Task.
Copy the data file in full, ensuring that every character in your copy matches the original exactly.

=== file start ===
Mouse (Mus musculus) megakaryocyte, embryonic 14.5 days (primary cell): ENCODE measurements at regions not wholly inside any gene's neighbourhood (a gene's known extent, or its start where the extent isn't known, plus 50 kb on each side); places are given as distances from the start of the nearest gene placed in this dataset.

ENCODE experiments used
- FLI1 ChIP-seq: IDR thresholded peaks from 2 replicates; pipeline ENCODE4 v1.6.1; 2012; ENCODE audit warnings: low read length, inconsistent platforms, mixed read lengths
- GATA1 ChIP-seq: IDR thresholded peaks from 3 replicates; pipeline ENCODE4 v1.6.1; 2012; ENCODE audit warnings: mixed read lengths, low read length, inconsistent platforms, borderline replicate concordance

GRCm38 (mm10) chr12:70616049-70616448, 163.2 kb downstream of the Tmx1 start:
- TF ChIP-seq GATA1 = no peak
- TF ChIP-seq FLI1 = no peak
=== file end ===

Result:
Mouse (Mus musculus) megakaryocyte, embryonic 14.5 days (primary cell): ENCODE measurements at regions not wholly inside any gene's neighbourhood (a gene's known extent, or its start where the extent isn't known, plus 50 kb on each side); places are given as distances from the start of the nearest gene placed in this dataset.

ENCODE experiments used
- FLI1 ChIP-seq: IDR thresholded peaks from 2 replicates; pipeline ENCODE4 v1.6.1; 2012; ENCODE audit warnings: low read length, inconsistent platforms, mixed read lengths
- GATA1 ChIP-seq: IDR thresholded peaks from 3 replicates; pipeline ENCODE4 v1.6.1; 2012; ENCODE audit warnings: mixed read lengths, low read length, inconsistent platforms, borderline replicate concordance

GRCm38 (mm10) chr12:70616049-70616448, 163.2 kb downstream of the Tmx1 start:
- TF ChIP-seq GATA1 = no peak
- TF ChIP-seq FLI1 = no peak